|Color||Hex Code||RGB Code||Color|
|Blue||#0000FF||0, 0, 255|
|Orange||#FFA500||100, 64, 0|
Purple and Yellow
Purple and yellow are quite a funky combination. Some modern living room design feature this combination. It is also the colors featured on the inters pride flag.
|Color||Hex Code||RGB Code||Color|
There is a psychological power behind colors that can be utilized if understood correctly. We know that red means stop, and green means go. These complementing colors are found in many product designs, with buttons that change from red to green to indicate if there is power or not. In the color wheel, the various colors of the spectrum can be divided into warm and cool colors which also have certain associations attached to them.
The color red might make you think of anger, the sun, and passion, for example, which are all warm feelings or objects.
Conversely, blue might make you think of the ocean, something calm and cool. That is why all products contain certain color combinations which impart a particular feeling – they say that up to 90% of our decision-making processes when buying a product are based on its color! For example, studies have shown that people associate the color red with speed, they associate blue with feelings of safety, and it was discovered that products that are orange in color are generally considered to be of inferior quality.
Keep in mind that the way we perceive color can change based on the color that is next to it. This was the case with French dye makers who kept on getting complaints that their black seemed to be inconsistent in color when used with various other colors. They realized that although the black color they produced was consistent, it was perceived to be a different tint when placed next to blue than it was when placed next to other colors.
Using Complementary Colors in Art and Commerce
When mixed together, complementary colors will neutralize each other, but if they are placed side by side then they intensify each other due to their contrast. We can observe complementary color examples in nature such as the oranges and blues of sunset, where the contrasting colors create an intense dramatic display of complementing hues. As you can tell from this example, complementary colors consist of one warm and one cool color. You can also mix complementary colors to create incredible shadow hues. If you prefer a toned-down palette that is not too bright, then simply add a bit of the contrasting color to the one you have applied.
You can then use black, gray, or white to control the tint and shade of your color.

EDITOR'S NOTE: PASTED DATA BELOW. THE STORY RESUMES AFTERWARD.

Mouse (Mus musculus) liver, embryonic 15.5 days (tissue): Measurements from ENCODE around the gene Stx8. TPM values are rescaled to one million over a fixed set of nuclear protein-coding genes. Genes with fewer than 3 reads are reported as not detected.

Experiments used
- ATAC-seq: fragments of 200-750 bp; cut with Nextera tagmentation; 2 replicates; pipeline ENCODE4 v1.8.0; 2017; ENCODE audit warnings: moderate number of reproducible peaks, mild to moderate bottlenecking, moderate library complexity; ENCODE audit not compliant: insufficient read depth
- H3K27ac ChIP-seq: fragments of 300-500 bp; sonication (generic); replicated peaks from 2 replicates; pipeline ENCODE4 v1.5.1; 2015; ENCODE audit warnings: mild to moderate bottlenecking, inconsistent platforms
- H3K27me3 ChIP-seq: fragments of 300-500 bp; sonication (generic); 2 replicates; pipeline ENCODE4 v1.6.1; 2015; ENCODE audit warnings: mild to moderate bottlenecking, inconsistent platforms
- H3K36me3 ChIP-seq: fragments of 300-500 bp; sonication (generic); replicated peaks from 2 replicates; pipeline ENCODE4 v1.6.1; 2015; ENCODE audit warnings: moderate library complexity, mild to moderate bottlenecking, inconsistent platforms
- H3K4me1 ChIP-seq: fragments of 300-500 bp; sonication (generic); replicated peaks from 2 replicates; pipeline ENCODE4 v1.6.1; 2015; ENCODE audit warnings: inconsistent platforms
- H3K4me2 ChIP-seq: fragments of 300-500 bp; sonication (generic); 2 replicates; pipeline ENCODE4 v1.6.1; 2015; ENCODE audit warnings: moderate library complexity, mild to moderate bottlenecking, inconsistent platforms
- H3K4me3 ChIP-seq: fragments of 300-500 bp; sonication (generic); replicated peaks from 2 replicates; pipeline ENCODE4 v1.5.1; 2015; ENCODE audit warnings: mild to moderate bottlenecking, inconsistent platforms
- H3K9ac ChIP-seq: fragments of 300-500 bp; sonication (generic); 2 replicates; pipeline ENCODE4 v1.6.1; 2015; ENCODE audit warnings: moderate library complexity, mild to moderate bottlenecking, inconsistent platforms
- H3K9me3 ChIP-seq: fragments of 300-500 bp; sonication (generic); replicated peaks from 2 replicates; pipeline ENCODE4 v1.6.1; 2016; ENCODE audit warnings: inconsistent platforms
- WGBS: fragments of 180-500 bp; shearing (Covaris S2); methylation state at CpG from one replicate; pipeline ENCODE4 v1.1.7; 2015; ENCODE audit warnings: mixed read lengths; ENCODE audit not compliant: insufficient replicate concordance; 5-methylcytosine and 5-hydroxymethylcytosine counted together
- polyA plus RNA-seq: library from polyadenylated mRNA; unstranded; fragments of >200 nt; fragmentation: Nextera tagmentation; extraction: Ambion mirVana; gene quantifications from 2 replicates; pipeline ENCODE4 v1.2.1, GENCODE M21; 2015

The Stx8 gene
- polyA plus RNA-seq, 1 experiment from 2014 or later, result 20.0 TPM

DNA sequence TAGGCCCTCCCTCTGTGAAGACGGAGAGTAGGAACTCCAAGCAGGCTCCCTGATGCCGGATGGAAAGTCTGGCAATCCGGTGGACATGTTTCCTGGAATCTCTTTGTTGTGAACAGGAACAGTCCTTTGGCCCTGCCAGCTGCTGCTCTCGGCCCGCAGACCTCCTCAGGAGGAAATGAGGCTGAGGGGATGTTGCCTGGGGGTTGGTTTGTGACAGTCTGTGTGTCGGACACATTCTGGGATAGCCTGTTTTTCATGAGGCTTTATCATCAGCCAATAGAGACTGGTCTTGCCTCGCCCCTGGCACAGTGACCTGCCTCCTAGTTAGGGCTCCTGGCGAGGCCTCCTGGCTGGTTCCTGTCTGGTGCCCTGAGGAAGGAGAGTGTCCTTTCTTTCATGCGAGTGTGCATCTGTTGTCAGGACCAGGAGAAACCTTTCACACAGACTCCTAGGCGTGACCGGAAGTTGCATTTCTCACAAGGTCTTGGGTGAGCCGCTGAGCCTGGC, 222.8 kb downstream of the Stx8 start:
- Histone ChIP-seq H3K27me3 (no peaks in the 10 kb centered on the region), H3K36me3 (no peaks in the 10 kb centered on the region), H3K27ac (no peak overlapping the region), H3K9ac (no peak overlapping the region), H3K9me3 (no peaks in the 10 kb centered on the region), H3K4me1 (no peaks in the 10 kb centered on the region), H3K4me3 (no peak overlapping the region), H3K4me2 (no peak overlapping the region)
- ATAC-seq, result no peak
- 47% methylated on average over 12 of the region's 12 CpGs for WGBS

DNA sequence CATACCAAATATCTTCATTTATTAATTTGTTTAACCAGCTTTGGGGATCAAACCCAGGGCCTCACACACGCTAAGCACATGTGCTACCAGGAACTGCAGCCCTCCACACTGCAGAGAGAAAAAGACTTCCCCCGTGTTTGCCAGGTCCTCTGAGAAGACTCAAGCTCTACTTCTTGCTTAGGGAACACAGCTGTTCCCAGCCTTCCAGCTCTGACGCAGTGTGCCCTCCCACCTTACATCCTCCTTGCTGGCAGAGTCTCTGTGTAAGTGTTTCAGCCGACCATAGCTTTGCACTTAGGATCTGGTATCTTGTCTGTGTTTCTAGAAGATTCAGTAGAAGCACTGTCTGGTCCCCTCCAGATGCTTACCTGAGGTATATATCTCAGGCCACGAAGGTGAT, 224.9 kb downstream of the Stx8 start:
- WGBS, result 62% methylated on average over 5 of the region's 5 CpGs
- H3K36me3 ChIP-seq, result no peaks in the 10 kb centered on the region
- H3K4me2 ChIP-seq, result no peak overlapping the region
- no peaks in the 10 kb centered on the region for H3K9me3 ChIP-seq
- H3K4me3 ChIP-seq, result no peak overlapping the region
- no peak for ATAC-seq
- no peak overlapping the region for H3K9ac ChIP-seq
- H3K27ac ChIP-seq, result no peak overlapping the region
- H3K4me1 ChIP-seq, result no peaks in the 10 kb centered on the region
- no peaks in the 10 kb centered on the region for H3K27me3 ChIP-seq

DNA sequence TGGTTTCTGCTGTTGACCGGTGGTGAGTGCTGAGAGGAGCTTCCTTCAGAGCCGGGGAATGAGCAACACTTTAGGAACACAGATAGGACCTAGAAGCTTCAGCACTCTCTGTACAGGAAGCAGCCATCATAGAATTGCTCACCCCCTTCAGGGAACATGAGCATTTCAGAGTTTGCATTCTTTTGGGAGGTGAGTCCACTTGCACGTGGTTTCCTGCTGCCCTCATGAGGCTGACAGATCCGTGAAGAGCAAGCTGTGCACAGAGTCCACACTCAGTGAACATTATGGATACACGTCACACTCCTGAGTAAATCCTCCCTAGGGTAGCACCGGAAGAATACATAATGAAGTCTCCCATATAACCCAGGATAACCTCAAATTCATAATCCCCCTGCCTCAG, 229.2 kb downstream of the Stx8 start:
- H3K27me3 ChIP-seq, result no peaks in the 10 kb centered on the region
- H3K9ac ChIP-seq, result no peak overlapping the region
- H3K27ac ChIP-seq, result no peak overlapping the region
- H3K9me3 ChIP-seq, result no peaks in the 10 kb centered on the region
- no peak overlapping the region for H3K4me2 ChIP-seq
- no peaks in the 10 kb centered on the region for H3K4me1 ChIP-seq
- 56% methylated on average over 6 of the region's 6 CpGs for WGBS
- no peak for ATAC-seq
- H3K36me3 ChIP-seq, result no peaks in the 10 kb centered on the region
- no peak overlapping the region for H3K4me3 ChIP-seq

Famous Complementary Color Examples
Complementary color examples can be seen everywhere around us. Just take a look at action or science fiction movie posters such as Star Wars, and you will see how the complementary effects of blue and red are put to effective use to portray the two polar extremes of the film’s characters. The use of complementary colors in art goes back much further than modern movie posters though. Many Master artists often employed contrasting colors in their works to great effects such as Vincent van Gogh, Johannes Vermeer, J. M. W. Turner, and many more.
Any color can appear different to the human eye depending on which color you place next to it. This effect is known as simultaneous contrast, and it is most effective when using complementary colors. The incredible contrast of the colors at the point where they intersect, causes the sensation of visual vibration, forcing the eye to move around the picture. Therefore, by knowing where and how to apply complementary colors, you can control where the viewer focuses their attention.
Café Terrace on the Place du Forum, Arles (1888) by Vincent van Gogh;Vincent van Gogh, Public domain, via Wikimedia Commons
Complementary colors such as blue and orange can be used to create a warm and glowing atmosphere, such as in Café Terrace on the Place du Forum, Arles (1888) by Vincent van Gogh. Van Gogh knew how to use complementary colors to steer the viewer’s eye around the canvas, creating tension and movement. If we observe the windows right at the back of the painting, we can see that he has used a very saturated and warm orange color for the windows of the buildings, which are surrounded by walls of pure ultramarine blue, which creates a vivid contrast and sense warmth emanating from within the apartments.